Several ordained deacons in training for the priesthood in the Diocese of the Mid-South presented timed sermons during training held at the Cathedral of Christ the King, Sharpsburg, GA. The sermons were each critiqued by six experienced ministers and the deacons met one on one with one of the ministers for personal evaluation and advice.
From left to right on the front row in the photo were the sermon presenters:
Joseph Liptak, Fayetteville; James Gardner, Tyrone; Anthony McGee, Newnan; Justin Allen, Canton; Paul Dickinson, Sharpsburg; and Andy Ellis, Tyrone.
Those serving as advisors and evaluators were, left to right on the back row:
Rev. Kim Holman, Fayetteville; Father Dan Hale, Peachtree City; Dr. Robert Wills, Woodland; Father Charles Shores, Hogansville; Dr. James Taylor, Peachtree City.
Not pictured- Bishop David Epps, Sharpsburg
Many people at Christ the King use their hands to minister to and/or bless other people.
Certainly included in this number are nurses, teachers, musicians, ministers, doctors,
healthcare workers, caregivers, Licensed Liturgical Ministers…
but the list goes on and on!
This Sunday–in both services–we want to anoint those hands that touch lives
and ask God’s blessing upon them.
So, be in church Sunday to have your hands blessed or to stand with those whose hands
touch so many lives in so many ways.
If you use your hands to the benefit of others, we want to thank you and to bless your hands!
See you Sunday morning at 8:30 or 10:00 A.M.!
The Cathedral of Christ the King
4881 Highway 34 East
Sharpsburg, Georgia 30277
Forty-five years ago, I was away from home on Easter Sunday. I had been attending church regularly during my high school years and Easter had become an important observation. Now, I was at Parris Island, SC undergoing what is now called Basic Warrior Training for Marine Corps recruits. As I sat (a rare event) alone (rarer still) during a quiet moment (an unheard of rarity) on Easter Sunday morning, I began to think about what was happening back in my hometown.
I knew that friends would be showing up at Mountain View United Methodist Church shortly, the young folks, of whom I was one, would be piling into the back pew after Sunday School in that way that teens do at church. For us it was a very important social time as well as a religious one. The choir would sing, there would be special Easter music, Rev. Fred Austin, our young pastor, would bring a sermon that almost all of the kids paid attention to, and we would know that a special Sunday—the highest day of the Church year—had been celebrated.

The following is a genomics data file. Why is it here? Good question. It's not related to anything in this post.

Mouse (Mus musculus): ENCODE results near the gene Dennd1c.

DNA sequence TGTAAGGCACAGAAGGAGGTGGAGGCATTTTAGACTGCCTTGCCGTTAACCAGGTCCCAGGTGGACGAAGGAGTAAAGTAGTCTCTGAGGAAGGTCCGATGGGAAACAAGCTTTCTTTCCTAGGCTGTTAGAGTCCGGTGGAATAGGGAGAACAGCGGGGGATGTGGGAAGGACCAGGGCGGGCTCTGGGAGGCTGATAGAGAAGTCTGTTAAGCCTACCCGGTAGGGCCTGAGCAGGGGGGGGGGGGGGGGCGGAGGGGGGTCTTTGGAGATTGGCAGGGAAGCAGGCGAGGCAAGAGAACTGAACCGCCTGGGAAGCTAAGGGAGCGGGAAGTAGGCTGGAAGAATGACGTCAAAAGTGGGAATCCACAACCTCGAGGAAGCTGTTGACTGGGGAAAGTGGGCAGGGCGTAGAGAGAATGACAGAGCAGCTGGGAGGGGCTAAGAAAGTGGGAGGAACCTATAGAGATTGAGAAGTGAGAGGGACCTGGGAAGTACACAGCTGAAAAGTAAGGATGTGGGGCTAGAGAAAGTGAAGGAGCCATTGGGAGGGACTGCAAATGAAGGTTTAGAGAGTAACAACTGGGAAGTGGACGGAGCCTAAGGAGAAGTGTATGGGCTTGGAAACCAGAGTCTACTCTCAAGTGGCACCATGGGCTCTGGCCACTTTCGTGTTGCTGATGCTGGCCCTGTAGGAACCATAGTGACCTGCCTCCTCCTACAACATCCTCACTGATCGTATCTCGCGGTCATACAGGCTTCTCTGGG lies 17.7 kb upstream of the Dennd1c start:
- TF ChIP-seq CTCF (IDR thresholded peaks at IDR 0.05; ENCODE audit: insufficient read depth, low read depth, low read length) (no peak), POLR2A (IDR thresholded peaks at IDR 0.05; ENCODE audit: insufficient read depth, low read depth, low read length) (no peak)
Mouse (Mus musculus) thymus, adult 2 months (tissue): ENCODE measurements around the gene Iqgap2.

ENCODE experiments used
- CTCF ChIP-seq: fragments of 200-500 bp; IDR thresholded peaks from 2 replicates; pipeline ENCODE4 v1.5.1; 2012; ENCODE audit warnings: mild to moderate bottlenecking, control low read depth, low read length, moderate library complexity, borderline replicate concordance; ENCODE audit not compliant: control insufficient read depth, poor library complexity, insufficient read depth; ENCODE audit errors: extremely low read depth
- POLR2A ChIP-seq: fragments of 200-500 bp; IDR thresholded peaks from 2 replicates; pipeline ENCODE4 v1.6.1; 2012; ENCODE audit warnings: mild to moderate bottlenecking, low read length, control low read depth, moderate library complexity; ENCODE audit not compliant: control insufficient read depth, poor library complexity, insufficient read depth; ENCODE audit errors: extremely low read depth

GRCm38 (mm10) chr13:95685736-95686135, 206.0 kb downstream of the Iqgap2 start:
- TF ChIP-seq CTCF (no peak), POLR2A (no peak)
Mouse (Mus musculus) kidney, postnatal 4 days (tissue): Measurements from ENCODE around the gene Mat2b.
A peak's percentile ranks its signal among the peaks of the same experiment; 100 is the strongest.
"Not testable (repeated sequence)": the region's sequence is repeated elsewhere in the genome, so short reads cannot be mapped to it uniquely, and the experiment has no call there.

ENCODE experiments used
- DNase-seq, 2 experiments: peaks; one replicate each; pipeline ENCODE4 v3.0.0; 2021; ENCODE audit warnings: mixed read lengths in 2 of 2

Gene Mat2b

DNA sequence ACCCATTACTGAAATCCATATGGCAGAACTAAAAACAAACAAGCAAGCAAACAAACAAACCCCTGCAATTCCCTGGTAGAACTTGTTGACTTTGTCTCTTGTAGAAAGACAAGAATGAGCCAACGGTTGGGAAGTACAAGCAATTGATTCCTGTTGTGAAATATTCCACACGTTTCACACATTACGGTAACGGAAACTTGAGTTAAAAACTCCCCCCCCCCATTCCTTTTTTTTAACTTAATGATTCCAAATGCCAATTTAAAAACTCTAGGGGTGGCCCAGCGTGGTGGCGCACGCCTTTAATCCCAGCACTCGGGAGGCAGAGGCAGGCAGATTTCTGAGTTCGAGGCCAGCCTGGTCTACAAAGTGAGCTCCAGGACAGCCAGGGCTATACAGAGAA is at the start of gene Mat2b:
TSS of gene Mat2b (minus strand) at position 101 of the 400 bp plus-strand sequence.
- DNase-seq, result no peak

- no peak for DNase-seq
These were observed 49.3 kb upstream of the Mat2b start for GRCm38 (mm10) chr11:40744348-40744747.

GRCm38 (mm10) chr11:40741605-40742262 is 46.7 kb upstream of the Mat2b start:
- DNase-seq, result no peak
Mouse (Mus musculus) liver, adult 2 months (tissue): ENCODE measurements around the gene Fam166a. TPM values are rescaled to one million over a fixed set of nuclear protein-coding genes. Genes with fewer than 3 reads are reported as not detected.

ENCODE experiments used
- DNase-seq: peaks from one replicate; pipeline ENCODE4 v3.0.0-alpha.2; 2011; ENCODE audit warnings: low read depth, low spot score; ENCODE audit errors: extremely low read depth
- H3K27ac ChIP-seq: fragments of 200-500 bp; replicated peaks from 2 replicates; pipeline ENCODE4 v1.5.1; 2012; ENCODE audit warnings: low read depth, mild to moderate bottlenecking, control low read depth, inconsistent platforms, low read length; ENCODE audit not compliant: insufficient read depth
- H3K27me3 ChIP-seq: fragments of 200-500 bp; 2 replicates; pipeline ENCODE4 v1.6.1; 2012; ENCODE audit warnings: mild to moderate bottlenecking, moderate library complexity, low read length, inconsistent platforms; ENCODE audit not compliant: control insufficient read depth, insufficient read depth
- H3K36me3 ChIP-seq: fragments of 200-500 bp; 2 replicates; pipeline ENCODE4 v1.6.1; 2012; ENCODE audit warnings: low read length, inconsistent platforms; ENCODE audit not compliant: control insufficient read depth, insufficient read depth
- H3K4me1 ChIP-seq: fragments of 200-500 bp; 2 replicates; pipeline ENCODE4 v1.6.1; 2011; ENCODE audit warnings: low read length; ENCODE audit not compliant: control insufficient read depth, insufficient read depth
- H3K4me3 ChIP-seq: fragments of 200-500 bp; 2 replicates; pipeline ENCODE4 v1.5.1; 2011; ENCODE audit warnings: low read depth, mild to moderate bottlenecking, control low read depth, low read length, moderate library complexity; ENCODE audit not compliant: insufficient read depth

After church, my father, mother, and 10 year old brother, Wayne, would gather for a Sunday meal in our very modest home in the Hillcrest area of Kingsport, Tennessee. Mom almost always had two meats on special Sundays, and bowls of vegetables cooked country-style—that is, non-dietetic—and a dessert to follow. Perhaps even homemade banana pudding!
As an older teen, my afternoon would be spent with friends doing whatever it was that we could find to do on a sleepy spring day in northeast Tennessee. Or, I might have gone to my current girlfriend’s house and then we might have gone for a leisurely day trip to Warrior’s Path State Park. Whatever the course of action, it would be shared with church family, natural family, and friends.
But I wasn’t there. All of a sudden the struggles of Marine Corps boot camp seemed like nothing as homesickness took over. I missed my family. I missed all my friends. I missed being in church. It may have been my worst Easter ever—except for one thing. I still had the ability to pray and, in praying, had a profound sense of the presence of God, even at Parris Island.
As best as I can remember, I have not missed an Easter service since. In fact, I rarely miss a Sunday church service. Yes, I know I am a pastor but, when I travel or am on vacation, I find a church to visit. I go not so much out of a sense of duty but because, for me, church is a place where the presence of God can be realized. Like the ancient Irish Christians, I believe that church is a “thin place” where the separation between heaven and earth is not so great. And, although every Sunday service is, or should be, a celebration of the resurrection of Christ, Easter seems much more so. Somehow, the miracle of the Incarnation and the Resurrection is more keenly felt and appreciated.
In any event, it is my opinion that every Christian believer, unless prevented by sickness or dire circumstances, should be in worship on Easter morning. It is a time to celebrate but it is also a time to start over, to renew spiritual vows and commitment, to let the past be the past, and embrace the grace, love, and mercy that is found in a relationship with God through Christ. It is a time for the fallen, for the neglectful, and for the wanderer to come home. It is a time to forgive and to be forgiven. It is a time to realize that nothing—nothing—is impossible with God.